Having an “unforgettable pretty face” is key to being a Disney princess

Disney memories are meant to last forever, but not when it comes to princesses.

A former Disney princess shared the key to being hired as one of the iconic characters: having an “unforgettable pretty face”.

Melanie, who withheld her last name for privacy reasons, told Insiders about her experience landing a role as a Disney actress at the popular theme parks.

The TikTok and Twitch star began auditioning for Disney when she turned 18 and tried out 13 different roles before being cast as Drizella Tremaine, one of Cinderella’s evil stepsisters.

“The standard that you’re trying to achieve when you’re trying to get hired as a princess is essentially the most unforgettable pretty face you can have,” she said.

She often shares stories about her experiences auditioning and working at Disney parks on TikTok as @magicgirlmelanie. Melanie claimed that the first round of cuts in her audition were made after the casting directors lined everyone up and double checked them.

“You can’t prove anything, it’s just how some strangers think your face looks like,” she said. “You can’t really earn it, which is tough. It’s hard to accept.”

Sarah Daniels, 32, who has worked at Disney parks and cruises for almost a decade as Mickey Mouse, Alice, Wendy, Tinkerbell, Ariel and young Elsa, agreed with Melanie’s claims.

“That’s a very funny quote for her. Good for them,” Daniels told the Post.

The musical actress said casting directors like “everyone to look like everyone else” so there’s continuity when different people are playing the same role.

Daniels also said that snagging a role as a facial character is about “having normal facial features” — as well as being the right size and height.

“It might not even be about your face,” she said. She explained that most of the time, the parks are looking for someone who fits the costume and looks good in the wig.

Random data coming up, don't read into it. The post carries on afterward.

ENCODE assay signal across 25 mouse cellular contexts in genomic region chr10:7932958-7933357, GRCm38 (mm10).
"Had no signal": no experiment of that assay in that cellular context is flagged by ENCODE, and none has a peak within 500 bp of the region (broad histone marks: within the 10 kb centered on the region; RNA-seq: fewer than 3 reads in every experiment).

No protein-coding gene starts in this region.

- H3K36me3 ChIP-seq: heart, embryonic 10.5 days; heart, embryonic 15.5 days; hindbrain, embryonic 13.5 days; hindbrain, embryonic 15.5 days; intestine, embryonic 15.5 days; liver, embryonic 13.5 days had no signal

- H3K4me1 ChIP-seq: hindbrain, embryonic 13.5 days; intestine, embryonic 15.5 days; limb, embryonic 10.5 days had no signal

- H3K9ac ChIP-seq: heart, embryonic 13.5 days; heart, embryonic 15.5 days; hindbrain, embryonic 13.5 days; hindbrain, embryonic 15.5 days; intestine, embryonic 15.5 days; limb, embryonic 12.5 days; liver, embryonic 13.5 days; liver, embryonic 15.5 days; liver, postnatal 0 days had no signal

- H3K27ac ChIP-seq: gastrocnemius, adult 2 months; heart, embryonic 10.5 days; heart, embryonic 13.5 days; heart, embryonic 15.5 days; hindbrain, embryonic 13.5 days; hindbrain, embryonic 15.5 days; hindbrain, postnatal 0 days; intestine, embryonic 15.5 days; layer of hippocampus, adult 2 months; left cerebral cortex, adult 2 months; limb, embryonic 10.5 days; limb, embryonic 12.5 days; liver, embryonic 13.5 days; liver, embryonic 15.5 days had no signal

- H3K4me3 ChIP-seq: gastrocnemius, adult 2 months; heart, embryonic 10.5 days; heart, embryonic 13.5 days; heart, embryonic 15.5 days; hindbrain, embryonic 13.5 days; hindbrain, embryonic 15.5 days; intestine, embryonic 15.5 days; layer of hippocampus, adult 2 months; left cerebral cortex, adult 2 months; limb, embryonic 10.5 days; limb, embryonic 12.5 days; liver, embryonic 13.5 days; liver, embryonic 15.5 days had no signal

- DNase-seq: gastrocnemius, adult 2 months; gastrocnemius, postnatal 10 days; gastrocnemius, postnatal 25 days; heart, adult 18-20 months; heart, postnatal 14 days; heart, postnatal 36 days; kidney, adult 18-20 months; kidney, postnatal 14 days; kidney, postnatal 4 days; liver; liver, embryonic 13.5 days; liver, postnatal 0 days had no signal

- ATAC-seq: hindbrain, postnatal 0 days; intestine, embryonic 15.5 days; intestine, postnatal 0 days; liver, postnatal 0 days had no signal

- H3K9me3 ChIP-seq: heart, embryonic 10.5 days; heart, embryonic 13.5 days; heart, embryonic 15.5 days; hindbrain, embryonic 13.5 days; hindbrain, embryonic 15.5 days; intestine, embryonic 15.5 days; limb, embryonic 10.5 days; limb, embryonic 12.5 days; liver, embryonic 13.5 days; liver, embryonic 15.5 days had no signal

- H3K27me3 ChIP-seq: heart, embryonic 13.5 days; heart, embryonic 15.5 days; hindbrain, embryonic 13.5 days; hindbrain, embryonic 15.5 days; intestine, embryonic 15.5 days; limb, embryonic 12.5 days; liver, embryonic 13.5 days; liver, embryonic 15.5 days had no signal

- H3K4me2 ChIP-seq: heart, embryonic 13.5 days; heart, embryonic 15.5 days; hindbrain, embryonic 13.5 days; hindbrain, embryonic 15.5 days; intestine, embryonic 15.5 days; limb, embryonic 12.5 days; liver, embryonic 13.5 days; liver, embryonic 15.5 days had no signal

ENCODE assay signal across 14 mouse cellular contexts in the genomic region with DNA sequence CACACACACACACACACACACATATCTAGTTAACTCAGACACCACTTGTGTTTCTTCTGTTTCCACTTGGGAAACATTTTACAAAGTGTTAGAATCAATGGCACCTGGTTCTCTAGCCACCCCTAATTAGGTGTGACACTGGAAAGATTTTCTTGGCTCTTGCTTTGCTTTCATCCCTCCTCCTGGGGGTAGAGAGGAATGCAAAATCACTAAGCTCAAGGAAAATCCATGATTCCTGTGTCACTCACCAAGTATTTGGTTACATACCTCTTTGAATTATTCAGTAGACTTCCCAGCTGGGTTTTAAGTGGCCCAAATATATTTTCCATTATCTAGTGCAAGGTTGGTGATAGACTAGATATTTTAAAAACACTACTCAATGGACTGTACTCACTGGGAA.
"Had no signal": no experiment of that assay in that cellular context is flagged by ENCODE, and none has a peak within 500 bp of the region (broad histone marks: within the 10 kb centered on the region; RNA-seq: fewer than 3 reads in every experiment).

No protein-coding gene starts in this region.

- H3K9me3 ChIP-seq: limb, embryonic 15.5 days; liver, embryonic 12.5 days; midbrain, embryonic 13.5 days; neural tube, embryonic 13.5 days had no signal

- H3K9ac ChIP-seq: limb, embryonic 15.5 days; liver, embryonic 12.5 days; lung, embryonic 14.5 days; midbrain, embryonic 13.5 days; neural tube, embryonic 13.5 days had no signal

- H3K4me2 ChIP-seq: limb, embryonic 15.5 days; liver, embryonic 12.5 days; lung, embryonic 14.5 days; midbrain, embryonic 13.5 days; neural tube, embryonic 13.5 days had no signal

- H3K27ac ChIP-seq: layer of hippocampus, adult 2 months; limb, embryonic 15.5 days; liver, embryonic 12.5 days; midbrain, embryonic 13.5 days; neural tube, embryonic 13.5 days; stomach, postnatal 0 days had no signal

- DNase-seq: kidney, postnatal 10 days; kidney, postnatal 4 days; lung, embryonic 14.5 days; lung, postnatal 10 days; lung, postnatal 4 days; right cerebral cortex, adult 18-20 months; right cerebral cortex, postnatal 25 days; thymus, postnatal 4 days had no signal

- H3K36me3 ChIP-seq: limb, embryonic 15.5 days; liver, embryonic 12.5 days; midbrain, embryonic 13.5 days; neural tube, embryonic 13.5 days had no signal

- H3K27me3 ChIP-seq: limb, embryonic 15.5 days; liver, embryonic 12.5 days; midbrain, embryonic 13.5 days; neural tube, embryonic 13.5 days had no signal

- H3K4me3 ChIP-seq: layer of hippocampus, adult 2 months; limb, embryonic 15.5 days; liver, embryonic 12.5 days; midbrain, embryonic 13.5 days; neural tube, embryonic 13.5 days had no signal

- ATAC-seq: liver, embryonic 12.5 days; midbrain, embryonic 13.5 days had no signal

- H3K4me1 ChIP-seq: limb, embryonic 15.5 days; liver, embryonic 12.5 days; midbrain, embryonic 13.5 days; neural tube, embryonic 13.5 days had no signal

“There are a thousand white women who look like Cinderella,” Daniels said.

Sarah Daniels as young Elsa
Daniels claimed that casting the Disney Parks Princess isn’t about being “conventionally pretty,” it’s about “having normal facial features” and fitting into her costumes.
Copyright: Adrienne Daniels
Sarah Daniels, 32, as Ariel
The now 32-year-old revealed she had developed an eating disorder after casting directors told the then 21-year-old that her silhouette didn’t match that of the 16-year-old cartoon mermaid.

While the former Disney character actor eventually earned the coveted spot as a stage actor, she said the role isn’t about having talent — or even being beautiful. “As a face character, you’re pretty much just a barbie. You’re just a chick in a wig,” she said.

And when Daniels was upgraded to a cast member, two members of Disney’s casting team pointed out that the 21-year-old’s 5-foot, 115-pound character was a mismatch with the 16-year-old Little Mermaid cartoon character , which spiraled her into an eating disorder that lasted well beyond her Disney days.

A “silhouette issue” is a common fear for women cast in these roles, particularly those playing Ariel, splashing around in the grotto in nothing but a mermaid tail and bikini top.

Daniels also posts to TikToks as @sarahdanielstv about her time at the Happiest Place On Earth and said there seemed to be never-ending interest in her experiences.

Disney didn’t respond to The Post for comment.

“I think there’s something strange about being a Disney princess. Women imagine that being told they’re beautiful enough to be a princess because they’ve done their best gives them confidence and validation,” Daniels said.

But she added: “It’s a coveted thing. It’s not a magical thing.”

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